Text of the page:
North Dakota is experiencing winter conditions that have many citizens concerned about stress on wildlife.
Kevin Kading, private land section leader for the State Game and Fish Department, said harsh winters often generate conversations and questions about feeding wildlife, particularly deer and pheasants.
“The Department does not promote winter feeding and does not have a winter feeding program,” Kading said. “We recognize that many people care deeply about wildlife and it can be difficult to watch nature play out, but feeding operations, good intentions and all, can actually do more harm for wildlife than good.”
Supplemental winter feeding does not benefit entire populations, Kading said. Individual and smaller groups of animals may receive some benefit from feeding, but feeding can also result in negative consequences such as congregating animals, drawing animals in from long distances and away from good winter cover, increased predation, disease concerns, spreading of noxious weeds and feeding costs.
“Poorly conducted feeding operations can actually kill more animals than what they are intended to help,” Kading said. “For example, feeding animals on or near roadways can lead to wildlife-vehicle collisions. Providing feed such as corn, which is high in sugar and starch, can lead to acidosis, rumentis and ultimately death. And even individuals with the best of intentions, who start feeding wildlife early in winter, often end up quitting due to the amount of time and expense required, which can result in the loss of animals that become dependent on the feed.”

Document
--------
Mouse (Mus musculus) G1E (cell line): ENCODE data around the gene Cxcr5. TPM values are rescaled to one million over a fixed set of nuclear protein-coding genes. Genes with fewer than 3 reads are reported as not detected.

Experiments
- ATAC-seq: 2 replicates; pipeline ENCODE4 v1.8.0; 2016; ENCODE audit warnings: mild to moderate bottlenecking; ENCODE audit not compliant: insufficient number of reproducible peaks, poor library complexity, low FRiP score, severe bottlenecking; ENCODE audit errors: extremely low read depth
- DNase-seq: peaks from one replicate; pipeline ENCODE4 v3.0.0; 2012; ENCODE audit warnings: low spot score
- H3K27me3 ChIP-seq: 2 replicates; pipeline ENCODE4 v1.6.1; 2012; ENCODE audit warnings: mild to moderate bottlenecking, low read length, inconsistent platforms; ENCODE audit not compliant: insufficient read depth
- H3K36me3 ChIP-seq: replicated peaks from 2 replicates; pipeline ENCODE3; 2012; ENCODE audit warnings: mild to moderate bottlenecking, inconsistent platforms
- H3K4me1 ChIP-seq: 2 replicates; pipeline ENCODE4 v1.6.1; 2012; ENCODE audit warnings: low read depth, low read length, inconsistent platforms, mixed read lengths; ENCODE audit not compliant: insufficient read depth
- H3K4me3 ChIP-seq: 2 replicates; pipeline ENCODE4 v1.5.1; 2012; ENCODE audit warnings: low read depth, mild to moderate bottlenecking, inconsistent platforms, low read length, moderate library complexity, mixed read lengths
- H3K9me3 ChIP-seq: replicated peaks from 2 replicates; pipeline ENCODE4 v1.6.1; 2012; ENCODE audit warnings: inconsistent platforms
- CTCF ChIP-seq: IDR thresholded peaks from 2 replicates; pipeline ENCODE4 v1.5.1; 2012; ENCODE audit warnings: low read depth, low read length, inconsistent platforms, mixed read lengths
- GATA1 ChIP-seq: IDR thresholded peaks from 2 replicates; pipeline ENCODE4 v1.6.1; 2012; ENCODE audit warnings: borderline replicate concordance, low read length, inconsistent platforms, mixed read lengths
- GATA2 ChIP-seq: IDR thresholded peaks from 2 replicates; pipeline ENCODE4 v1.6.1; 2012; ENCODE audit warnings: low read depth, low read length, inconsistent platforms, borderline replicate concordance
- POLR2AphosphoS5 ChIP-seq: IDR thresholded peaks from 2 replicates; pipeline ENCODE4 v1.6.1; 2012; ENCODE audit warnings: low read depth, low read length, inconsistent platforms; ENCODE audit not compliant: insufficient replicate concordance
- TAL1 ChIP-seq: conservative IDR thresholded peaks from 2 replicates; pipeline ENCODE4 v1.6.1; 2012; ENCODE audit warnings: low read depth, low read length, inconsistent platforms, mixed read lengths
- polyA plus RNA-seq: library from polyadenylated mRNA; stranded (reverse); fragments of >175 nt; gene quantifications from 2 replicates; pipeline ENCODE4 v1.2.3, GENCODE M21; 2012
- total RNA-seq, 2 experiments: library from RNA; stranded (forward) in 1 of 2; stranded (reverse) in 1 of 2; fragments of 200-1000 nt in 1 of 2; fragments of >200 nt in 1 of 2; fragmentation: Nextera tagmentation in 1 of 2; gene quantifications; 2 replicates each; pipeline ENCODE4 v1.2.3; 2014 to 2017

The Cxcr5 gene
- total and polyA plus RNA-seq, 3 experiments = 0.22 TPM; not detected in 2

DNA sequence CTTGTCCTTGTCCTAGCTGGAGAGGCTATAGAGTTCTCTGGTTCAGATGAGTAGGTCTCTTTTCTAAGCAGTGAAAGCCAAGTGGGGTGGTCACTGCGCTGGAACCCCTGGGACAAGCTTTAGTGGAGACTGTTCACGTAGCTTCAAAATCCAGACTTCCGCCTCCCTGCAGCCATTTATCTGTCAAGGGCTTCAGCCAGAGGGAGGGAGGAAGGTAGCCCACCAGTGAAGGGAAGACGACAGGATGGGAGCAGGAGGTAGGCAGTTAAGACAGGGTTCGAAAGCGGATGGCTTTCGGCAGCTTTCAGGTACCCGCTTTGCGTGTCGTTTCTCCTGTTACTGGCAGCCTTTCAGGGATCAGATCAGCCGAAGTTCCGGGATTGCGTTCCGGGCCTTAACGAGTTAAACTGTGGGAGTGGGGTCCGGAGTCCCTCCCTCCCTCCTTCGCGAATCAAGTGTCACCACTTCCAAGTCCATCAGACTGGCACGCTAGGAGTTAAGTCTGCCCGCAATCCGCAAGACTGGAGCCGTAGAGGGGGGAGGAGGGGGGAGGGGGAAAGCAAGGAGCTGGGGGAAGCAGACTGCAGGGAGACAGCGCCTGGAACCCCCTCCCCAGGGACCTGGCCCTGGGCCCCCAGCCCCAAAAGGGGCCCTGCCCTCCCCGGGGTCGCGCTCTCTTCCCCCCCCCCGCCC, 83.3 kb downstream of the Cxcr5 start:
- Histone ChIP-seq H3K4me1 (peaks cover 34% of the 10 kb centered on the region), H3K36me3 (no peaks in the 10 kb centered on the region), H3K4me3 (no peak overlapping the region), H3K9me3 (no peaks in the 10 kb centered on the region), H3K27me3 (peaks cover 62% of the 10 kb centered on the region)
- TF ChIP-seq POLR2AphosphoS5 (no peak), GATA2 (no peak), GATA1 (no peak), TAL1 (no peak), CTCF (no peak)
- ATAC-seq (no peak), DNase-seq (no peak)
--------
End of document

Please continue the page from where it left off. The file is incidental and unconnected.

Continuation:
Wildlife rarely die from starvation in severe winters, Kading said, but it’s not uncommon for animals to die in these extreme conditions from exposure to cold weather. Therefore, Game and Fish promotes habitat development that can provide critical winter thermal cover, and food plots should be considered and planted near adequate winter cover.
“One alternative to feeding wildlife is for individuals, landowners or wildlife clubs to plow open areas of harvested grain or row crop fields to allow animals to gain access to waste grains,” Kading said. “These areas are also the first areas to melt off when we get a break in the weather.”